Alexis Papahelas

Athens’s paper of record, Kathimerini, is a daily broadsheet that has been in print since 1919 (writes Nic Monisse); it’s published in both Greek and English and focuses on politics and finance. Alexis Papahelas was appointed executive editor of the paper in 2007. His journalistic career took off in Greece in the early 2000s, when he was a host on political talk show The Files – a role he took up after working as a correspondent for newspapers and television in the US. Here he tells us about singing in the bath and what’s on his weekend reading list.

What news source do you wake up to?
The paper editions of Kathimerini and The New York Times. They’re always read at the kitchen table.

Coffee, tea or something pressed to go with headlines?
Double espresso.

Something from the FM dial or Spotify for your tunes?
I try to have breakfast with my daughter every day so it’s usually songs from her Spotify.

What’s that you’re humming in the shower?
Nothing in the shower. “Casta Diva” in a hot bath when it gets really cold.

Papers delivered or a trip down to the kiosk?
Delivered at home.

Five magazines for your weekend sofa-side stack?
Kathimerini’s own food magazine called Gastronomos – it covers stories on Greek producers and chefs and has brilliant recipes. Vanity Fair, Condé Nast Traveller, The Spectator and Foreign Affairs too.

Are you a subscriber or more of a newsstand browser?
I have subscriptions to almost all of the magazines above because they’re hard to find on newsstands in Athens.

Bookshop for a drizzly Saturday afternoon?
If I’m at home, then Free Thinking Zone in the Kolonaki neighbourhood of Athens. When abroad, I’ll visit Daunt Books in London and Kramerbooks in Washington.

Sofa or cinema for the evening?
You’ll find me on the sofa.

What's the best thing you’ve watched of late and why?
Trump: an American Dream on Netflix. It really helped me understand what the heck is going on in the US.

Do you still make an appointment to watch the nightly news?
Yes. I watch Skai news for Greek stories and CNN. On Sundays, I try and watch one of the US talk shows, like This Week with George Stephanopoulos.


Ahead of the curve

‘Uncut Gems’, Joshua and Benjamin Safdie. Uncut Gems is a swirling maelstrom of a movie at the centre of which spins Adam Sandler (what do you mean he hasn’t been nominated for an Oscar?) as Howard Ratner: jewel dealer, naughty boy and optimist extraordinaire. Howard is in deep debt with bad people but might just be saved by a valuable opal that’s arrived from Ethiopia – but is it a blessing or a curse? Every scene is a deal, a negotiation, a crisis with scant resolution; it’s so “real” and Sandler so committedly loopy that it’s the sort of film you can’t imagine being filmed – in a good way. Uncut Gems will surely be one of the films of the decade – a Greek tragedy spoken in fluent wise guy; a seamy parable about need, greed and enchantment.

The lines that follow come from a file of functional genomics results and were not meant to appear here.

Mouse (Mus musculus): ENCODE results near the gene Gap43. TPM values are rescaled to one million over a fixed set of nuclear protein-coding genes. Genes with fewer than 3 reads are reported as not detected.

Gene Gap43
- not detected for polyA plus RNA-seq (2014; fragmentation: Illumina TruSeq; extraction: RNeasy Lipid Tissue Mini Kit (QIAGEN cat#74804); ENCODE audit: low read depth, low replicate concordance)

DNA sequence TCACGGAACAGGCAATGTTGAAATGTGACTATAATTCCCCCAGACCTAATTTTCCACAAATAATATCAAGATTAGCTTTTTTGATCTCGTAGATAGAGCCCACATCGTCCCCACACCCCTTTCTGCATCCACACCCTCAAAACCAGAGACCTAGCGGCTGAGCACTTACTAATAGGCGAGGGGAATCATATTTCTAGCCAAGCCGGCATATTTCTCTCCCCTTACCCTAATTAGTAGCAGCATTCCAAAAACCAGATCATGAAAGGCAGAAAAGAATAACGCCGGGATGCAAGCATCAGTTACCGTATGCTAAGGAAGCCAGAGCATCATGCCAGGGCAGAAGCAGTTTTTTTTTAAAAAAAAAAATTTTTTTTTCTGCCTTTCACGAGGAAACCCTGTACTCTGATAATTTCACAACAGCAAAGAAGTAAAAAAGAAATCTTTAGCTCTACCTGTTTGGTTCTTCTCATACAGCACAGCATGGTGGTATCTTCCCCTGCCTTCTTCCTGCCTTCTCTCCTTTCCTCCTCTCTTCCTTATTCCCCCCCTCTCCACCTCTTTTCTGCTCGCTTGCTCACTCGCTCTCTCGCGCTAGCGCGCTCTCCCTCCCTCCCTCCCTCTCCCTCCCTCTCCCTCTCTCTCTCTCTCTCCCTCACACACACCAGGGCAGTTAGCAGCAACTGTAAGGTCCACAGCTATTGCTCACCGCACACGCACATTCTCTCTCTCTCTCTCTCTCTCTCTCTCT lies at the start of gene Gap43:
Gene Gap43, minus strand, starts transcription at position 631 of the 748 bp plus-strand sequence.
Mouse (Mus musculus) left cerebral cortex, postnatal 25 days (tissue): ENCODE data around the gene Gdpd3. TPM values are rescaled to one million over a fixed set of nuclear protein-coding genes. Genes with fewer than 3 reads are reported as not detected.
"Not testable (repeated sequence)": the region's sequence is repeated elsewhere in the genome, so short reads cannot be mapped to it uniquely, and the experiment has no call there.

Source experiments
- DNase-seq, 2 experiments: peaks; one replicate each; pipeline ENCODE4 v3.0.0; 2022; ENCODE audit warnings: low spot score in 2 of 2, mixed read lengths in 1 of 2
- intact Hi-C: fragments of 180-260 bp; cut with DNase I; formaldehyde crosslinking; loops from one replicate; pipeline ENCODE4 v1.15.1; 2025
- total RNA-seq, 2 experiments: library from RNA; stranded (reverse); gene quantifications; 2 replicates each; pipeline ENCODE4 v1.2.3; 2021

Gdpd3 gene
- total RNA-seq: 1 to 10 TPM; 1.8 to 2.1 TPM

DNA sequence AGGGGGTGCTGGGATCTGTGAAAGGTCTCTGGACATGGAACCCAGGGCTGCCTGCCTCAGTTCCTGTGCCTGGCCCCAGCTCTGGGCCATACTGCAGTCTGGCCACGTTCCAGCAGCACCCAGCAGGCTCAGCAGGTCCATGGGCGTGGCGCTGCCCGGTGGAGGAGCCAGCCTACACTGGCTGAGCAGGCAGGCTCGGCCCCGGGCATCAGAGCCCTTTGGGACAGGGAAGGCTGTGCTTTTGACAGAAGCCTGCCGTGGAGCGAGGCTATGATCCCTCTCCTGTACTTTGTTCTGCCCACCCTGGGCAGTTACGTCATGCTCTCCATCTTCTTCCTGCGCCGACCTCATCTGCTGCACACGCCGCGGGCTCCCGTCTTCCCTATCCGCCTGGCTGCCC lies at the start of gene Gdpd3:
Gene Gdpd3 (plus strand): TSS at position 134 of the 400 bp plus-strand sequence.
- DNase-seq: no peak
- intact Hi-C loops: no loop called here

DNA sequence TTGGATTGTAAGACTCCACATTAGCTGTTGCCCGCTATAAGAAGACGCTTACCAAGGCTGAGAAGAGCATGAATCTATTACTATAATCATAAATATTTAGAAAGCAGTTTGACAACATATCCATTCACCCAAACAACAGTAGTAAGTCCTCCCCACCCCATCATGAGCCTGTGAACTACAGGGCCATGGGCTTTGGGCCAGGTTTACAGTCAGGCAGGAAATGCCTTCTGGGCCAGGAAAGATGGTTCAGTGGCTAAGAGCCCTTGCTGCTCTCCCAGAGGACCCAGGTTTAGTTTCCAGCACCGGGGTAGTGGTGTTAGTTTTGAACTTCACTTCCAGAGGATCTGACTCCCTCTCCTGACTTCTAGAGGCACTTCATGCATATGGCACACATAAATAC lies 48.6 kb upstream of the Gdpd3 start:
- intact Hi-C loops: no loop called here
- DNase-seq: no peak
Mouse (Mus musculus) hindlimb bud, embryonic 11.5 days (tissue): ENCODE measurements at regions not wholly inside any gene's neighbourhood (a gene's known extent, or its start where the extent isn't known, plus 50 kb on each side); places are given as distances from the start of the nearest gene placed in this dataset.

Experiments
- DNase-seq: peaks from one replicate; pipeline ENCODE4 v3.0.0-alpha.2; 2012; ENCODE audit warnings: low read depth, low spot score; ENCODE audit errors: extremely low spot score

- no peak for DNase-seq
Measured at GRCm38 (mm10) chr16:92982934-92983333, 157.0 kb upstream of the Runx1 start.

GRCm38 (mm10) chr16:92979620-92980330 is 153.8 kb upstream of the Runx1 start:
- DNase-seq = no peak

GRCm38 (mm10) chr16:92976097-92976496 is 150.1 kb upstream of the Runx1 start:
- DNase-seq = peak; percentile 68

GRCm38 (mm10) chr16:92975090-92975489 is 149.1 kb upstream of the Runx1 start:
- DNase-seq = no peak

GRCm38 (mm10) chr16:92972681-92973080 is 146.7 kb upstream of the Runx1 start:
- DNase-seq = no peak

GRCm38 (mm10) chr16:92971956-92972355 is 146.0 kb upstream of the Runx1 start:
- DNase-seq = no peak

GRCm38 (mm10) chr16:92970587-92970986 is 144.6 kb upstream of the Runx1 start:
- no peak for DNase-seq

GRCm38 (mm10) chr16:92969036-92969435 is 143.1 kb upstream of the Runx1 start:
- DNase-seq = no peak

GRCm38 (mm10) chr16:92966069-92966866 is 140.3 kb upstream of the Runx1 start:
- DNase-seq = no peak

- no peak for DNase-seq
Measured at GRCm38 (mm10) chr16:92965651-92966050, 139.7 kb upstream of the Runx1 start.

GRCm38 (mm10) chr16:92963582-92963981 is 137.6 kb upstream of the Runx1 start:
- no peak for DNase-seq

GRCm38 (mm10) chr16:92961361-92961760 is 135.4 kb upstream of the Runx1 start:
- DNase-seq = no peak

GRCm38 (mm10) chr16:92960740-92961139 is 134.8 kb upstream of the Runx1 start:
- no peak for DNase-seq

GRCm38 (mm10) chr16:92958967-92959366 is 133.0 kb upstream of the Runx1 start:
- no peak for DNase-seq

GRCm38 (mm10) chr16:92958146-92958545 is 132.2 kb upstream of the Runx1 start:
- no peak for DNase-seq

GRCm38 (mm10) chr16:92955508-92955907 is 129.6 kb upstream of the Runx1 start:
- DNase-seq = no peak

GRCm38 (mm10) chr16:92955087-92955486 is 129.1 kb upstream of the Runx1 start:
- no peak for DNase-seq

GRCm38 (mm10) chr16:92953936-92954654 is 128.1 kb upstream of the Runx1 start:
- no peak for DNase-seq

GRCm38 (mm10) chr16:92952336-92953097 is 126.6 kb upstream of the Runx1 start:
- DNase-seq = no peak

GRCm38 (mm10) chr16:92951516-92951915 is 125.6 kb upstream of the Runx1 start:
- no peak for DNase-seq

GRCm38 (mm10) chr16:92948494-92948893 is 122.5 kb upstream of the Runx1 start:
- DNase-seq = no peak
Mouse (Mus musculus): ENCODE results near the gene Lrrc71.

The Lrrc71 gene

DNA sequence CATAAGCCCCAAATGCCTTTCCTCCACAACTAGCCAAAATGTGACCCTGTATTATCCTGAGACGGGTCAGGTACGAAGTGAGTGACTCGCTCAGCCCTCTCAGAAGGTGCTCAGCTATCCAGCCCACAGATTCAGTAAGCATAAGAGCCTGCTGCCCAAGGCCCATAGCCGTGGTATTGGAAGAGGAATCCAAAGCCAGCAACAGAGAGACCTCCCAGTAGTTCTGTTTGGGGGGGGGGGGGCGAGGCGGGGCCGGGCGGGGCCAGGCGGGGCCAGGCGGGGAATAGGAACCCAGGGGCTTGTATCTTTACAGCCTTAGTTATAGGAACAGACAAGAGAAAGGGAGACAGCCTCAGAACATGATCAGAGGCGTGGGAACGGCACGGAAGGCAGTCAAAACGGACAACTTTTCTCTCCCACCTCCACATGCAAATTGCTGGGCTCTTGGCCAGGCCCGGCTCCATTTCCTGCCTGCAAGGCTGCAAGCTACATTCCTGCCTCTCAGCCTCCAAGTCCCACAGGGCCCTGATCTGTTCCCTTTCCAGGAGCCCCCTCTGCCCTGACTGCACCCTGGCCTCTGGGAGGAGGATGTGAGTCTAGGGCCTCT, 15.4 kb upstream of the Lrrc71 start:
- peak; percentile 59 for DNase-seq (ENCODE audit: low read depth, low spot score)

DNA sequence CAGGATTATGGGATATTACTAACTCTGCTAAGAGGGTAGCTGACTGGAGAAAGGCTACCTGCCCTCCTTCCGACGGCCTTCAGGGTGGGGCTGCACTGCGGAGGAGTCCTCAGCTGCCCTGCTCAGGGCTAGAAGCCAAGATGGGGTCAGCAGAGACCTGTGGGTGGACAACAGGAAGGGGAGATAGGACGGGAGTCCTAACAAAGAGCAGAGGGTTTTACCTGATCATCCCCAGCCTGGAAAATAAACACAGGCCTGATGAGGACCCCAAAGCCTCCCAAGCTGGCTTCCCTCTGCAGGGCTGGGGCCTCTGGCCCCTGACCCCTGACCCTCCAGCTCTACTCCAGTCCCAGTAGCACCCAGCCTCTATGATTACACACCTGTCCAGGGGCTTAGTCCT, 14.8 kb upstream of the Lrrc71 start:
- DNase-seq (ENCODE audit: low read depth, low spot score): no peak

‘The Weight of a Piano’, Chris Cander. The lives of two women – one in 1960s Soviet Union, one in 2010s California – are linked in this novel by one very cumbersome object: a huge German Blüthner piano. While one woman loves the instrument for giving her a way to express herself, the other remains stuck with the piano as she’s trying to start a new life and cannot leave the burden of memory behind. This is a story of how the past comes to weigh on the present, told evocatively by Texan author Cander.

‘Hotspot’, Pet Shop Boys. Almost 40 years after they started recording together, the English duo sound as fresh as ever in this new release. The record carries on the Pet Shop Boys’ brand of smooth electro pop but this time there’s an added urgency to clever lyrics tackling themes such as immigration (“Dreamland”) and globalisation (“Happy People”). Produced by award-winning Stuart Price, the album was partially recorded in Berlin and the partying atmosphere of the city influences the tracks throughout, including in scintillating closer “Wedding in Berlin”.


Talk of the town

The Pacific waters around Kaikoura (population 2,200) are famed for the Hikurangi Trench, a 3km-deep underwater ravine with upwelling currents – perfect for surfing and spotting marine life. Alice French and her partner moved there from the UK last year. She now runs the Kaikoura Star from an office in the town centre overlooking the sea. “It sometimes feels surreal, how beautiful it is here,” she says.